For those of you that will be at the conference, we invite you to attend the sessions above and to stop by the Red Hat booth to learn how Red Hat can help your organization solve your IT challenges (and get your swag too!). And for those of you that would like to learn more about Red Hat offerings in relation to the topics above, please visit the following links:
Red Hat OpenShift Application Runtimes is a collection of cloud-native application runtimes that are optimized to run on OpenShift, including Eclipse Vert.x, Node.js, Spring Boot, and WildFly Swarm. In addition, OpenShift Application Runtimes includes the Launch Service, which helps developers get up and running quickly in the cloud through a number of ready-to-run examples — or missions — that streamline developer productivity.
New Cache Booster with JBoss Data Grid integration
In our latest continuous delivery release, we have added a new cache mission that demonstrates how to use a cache to increase the response time of applications. This mission shows you how to:
- Deploy a cache to OpenShift.
- Use a cache within an application.
The common use case for this booster is to cache service result sets to decrease latency associated with data access as well as reduce workload on backend service. Another very common use case is to reduce the data volume of message send across in distributed system.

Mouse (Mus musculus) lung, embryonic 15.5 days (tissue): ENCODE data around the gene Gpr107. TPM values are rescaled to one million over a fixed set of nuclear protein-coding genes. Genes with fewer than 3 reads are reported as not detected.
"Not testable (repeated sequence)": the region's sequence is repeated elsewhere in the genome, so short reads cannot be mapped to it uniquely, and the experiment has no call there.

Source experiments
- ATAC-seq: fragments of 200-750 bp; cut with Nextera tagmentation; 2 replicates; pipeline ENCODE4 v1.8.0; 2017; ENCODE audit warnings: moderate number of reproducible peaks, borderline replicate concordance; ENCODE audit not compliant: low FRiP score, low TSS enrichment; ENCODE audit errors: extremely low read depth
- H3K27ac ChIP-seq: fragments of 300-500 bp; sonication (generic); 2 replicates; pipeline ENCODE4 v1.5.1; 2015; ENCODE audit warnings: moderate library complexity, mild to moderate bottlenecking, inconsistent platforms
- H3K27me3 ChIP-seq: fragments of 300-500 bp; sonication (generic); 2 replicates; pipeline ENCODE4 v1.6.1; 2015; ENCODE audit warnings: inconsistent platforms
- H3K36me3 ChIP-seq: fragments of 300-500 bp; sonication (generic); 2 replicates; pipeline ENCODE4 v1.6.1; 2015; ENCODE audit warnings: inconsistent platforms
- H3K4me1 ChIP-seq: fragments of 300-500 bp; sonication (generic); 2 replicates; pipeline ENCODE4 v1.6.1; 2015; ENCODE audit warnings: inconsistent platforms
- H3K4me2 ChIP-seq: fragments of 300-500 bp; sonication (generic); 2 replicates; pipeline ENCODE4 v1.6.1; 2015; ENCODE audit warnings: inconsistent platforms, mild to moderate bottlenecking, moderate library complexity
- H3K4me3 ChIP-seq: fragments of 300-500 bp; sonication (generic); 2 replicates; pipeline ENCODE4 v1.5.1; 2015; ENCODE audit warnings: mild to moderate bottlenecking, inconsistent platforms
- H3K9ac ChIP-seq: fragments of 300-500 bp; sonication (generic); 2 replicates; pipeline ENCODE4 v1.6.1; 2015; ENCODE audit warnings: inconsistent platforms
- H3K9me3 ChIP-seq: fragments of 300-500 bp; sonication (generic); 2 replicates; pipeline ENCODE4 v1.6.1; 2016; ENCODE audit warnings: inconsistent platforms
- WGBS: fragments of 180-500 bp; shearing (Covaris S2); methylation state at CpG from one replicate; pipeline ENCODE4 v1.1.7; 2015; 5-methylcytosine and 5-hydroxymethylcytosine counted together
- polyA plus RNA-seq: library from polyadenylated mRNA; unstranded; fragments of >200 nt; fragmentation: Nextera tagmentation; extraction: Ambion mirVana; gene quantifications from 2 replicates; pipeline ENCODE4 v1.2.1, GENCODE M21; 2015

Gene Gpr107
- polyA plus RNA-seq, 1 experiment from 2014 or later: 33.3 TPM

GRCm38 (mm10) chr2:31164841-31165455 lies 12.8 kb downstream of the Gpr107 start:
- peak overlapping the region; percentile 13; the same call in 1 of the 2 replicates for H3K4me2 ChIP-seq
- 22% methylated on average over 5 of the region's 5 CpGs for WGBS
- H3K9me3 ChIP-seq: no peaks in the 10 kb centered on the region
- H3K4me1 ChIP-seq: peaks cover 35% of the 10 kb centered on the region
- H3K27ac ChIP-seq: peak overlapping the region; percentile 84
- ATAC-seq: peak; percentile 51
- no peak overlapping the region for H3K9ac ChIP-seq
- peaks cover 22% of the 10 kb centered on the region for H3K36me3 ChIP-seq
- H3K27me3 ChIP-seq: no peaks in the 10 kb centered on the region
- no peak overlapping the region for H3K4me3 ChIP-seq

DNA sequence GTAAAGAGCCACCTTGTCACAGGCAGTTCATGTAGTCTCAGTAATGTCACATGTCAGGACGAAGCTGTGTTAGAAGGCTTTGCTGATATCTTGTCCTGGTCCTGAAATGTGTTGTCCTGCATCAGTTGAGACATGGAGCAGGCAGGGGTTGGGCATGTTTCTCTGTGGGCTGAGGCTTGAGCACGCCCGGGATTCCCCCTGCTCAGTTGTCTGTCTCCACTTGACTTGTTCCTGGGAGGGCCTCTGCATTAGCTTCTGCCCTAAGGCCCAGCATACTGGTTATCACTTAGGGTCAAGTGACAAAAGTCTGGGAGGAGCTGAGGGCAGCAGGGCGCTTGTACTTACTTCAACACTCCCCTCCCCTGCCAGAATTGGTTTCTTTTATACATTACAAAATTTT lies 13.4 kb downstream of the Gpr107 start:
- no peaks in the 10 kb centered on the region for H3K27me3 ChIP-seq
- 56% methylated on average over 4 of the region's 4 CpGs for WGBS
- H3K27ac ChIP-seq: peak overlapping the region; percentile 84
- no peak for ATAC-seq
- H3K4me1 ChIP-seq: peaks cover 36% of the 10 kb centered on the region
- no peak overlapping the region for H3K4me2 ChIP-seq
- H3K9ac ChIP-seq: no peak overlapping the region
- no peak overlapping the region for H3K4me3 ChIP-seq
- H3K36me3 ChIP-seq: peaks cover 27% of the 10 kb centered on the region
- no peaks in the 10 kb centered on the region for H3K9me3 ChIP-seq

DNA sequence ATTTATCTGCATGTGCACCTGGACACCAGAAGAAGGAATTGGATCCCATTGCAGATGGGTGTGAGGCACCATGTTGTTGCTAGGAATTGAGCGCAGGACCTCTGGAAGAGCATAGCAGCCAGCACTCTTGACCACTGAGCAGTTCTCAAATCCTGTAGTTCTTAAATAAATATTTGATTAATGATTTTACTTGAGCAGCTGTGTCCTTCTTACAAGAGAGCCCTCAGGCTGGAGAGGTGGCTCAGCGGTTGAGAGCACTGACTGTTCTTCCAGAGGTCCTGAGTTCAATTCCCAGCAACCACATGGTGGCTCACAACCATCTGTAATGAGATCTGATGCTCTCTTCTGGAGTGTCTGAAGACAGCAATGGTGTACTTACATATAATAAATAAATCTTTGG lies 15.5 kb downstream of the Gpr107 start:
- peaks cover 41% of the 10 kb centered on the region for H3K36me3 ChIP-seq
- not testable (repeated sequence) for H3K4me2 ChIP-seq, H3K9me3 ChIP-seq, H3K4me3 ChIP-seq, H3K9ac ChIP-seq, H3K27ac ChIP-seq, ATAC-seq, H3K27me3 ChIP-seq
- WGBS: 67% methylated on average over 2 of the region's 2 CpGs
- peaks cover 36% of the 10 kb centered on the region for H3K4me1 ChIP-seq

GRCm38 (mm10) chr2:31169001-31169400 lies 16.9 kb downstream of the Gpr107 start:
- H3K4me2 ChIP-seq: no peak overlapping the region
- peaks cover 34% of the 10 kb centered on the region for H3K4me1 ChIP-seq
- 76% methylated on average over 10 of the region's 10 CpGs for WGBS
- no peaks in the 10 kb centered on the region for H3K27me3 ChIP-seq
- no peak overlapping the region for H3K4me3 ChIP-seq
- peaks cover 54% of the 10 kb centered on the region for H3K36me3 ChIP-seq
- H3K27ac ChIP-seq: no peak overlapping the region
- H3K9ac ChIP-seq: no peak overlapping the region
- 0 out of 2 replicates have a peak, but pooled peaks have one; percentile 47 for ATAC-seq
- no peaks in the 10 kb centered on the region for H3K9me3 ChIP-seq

Continue reading “Red Hat OpenShift Application Runtimes: Delivering new productivity, performance, and stronger standards support with its latest sprint release”
Red Hat’s offering in cloud-native application development has just taken another step forward with the announcement of supported Node.js. Conor O’Neill from our partner nearForm shares his thoughts on the role that Node.js and Red Hat OpenShift Application Runtimes (RHOAR) will take in Red Hat’s market leadership in Cloud-Native application development, modernization and migration.
Read more here: Red Hat makes Node.js a first-class citizen on OpenShift with RHOAR, by Conor O’Neill, nearForm
Luis I. Cortes. Senior Manager, Middleware Partner Strategy – @licortes_redhat
In today’s digital world, software strategy is central to business strategy. To stay competitive, organizations need customized software applications to meet their unique needs — from customer engagements to new product and services development. Drawn-out development projects are no longer acceptable, given business demands. Therefore, the need to speed up application development, testing, delivery, and deployment is no longer optional but a must-have competency.
At the same time that developers are confronting this challenge to deliver solutions more quickly, they are also facing the most diverse technology ecosystem in the history of computing. To address this challenge, development teams must modernize architecture, infrastructure, and processes to deliver higher-quality applications with greater agility.